### The Pauling Electronegativity Scale

The original electronegativity scale, developed in the 1930s by Linus Pauling (1901– 1994) was based on measurements of the strengths of covalent bonds between different elements. Pauling arbitrarily set the electronegativity of fluorine at 4.0 (although today it has been refined to 3.98), thereby creating a scale in which all elements have values between 0 and 4.0.

Figure $$\PageIndex{1}$$: Left: A Plot of Periodic Variation of Electronegativity with Atomic Number for the First Six Rows of the Periodic Table. Right: A Three-Dimensional Plot of the Trend in Electronegativity in the Periodic Table.

Periodic variations in Pauling’s electronegativity values are illustrated in Figures $$\PageIndex{1}$$ and $$\PageIndex{2}$$. If we ignore the inert gases and elements for which no stable isotopes are known, we see that fluorine ($$\chi = 3.98$$) is the most electronegative element and cesium is the least electronegative nonradioactive element ($$\chi = 0.79$$). Because electronegativities generally increase diagonally from the lower left to the upper right of the periodic table, elements lying on diagonal lines running from upper left to lower right tend to have comparable values (e.g., O and Cl and N, S, and Br).

Figure $$\PageIndex{2}$$: Pauling Electronegativity Values of the s-, p-, d-, and f-Block Elements. Values for most of the actinides are approximate. Elements for which no data are available are shown in gray. Source: Data from L. Pauling, The Nature of the Chemical Bond, 3rd ed. (1960).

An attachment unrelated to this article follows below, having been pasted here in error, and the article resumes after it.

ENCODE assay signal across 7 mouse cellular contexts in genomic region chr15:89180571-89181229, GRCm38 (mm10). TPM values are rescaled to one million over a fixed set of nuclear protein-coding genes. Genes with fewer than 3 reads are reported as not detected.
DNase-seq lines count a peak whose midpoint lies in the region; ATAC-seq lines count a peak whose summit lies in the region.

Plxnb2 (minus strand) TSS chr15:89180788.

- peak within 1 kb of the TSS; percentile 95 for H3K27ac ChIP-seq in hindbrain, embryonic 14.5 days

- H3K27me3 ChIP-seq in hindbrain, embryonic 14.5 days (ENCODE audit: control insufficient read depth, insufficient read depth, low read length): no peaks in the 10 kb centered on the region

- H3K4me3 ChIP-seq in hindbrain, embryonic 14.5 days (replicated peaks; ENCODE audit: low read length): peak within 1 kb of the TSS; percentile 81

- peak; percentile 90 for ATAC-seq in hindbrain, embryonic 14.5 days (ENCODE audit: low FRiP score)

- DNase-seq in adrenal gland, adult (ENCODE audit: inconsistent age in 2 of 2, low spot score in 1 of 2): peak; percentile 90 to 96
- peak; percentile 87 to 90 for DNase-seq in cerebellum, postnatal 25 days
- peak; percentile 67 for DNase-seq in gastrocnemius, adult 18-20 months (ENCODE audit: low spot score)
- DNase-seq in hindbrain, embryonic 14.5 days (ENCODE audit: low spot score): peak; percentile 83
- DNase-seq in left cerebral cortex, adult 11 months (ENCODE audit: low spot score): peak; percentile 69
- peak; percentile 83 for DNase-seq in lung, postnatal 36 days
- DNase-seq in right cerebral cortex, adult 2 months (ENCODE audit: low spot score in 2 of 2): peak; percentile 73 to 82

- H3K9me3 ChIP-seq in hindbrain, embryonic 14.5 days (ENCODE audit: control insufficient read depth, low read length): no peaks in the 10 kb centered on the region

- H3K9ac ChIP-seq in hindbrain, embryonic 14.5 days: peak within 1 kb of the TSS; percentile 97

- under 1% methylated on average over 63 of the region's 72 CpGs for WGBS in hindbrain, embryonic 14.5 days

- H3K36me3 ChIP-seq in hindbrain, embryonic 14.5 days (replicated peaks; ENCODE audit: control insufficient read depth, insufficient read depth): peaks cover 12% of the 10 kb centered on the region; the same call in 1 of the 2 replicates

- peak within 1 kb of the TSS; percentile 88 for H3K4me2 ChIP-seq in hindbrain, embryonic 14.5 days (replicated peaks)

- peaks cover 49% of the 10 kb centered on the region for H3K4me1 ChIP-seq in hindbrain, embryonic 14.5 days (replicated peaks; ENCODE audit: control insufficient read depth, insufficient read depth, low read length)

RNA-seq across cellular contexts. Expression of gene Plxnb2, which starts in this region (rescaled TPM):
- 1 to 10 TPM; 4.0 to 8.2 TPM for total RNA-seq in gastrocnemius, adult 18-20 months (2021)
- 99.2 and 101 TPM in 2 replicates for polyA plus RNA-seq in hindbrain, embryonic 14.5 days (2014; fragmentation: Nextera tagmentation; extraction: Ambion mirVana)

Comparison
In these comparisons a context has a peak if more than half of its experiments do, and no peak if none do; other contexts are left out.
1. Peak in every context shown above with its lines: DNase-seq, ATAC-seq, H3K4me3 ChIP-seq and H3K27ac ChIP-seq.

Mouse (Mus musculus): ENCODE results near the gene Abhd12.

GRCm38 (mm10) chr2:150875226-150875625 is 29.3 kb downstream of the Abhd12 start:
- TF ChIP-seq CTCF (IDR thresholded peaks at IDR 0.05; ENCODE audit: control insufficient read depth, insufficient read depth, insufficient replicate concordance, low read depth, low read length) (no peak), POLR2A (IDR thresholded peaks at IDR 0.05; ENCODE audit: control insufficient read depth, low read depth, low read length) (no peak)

Linus Pauling (1901-1994)

Linus Pauling is the only person to have received two unshared (individual) Nobel Prizes: one for chemistry in 1954 for his work on the nature of chemical bonds and one for peace in 1962 for his opposition to weapons of mass destruction. He developed many of the theories and concepts that are foundational to our current understanding of chemistry, including electronegativity and resonance structures.

Linus Pauling made many important contributions to the field of chemistry. He was also a prominent activist, publicizing issues related to health and nuclear weapons.

Pauling also contributed to many other fields besides chemistry. His research on sickle cell anemia revealed the cause of the disease—the presence of a genetically inherited abnormal protein in the blood—and paved the way for the field of molecular genetics. His work was also pivotal in curbing the testing of nuclear weapons; he proved that radioactive fallout from nuclear testing posed a public health risk.

Pauling’s method is limited by the fact that many elements do not form stable covalent compounds with other elements; hence their electronegativities cannot be measured by his method. Other definitions have since been developed that address this problem, e.g., the Mulliken, Allred-Rochow, and Allen electronegativity scales. The Mulliken electronegativity of an element is the average of its first ionization energy and the absolute value of its electron affinity, showing the relationship between electronegativity and these other periodic properties.

## Electronegativity Differences between Metals and Nonmetals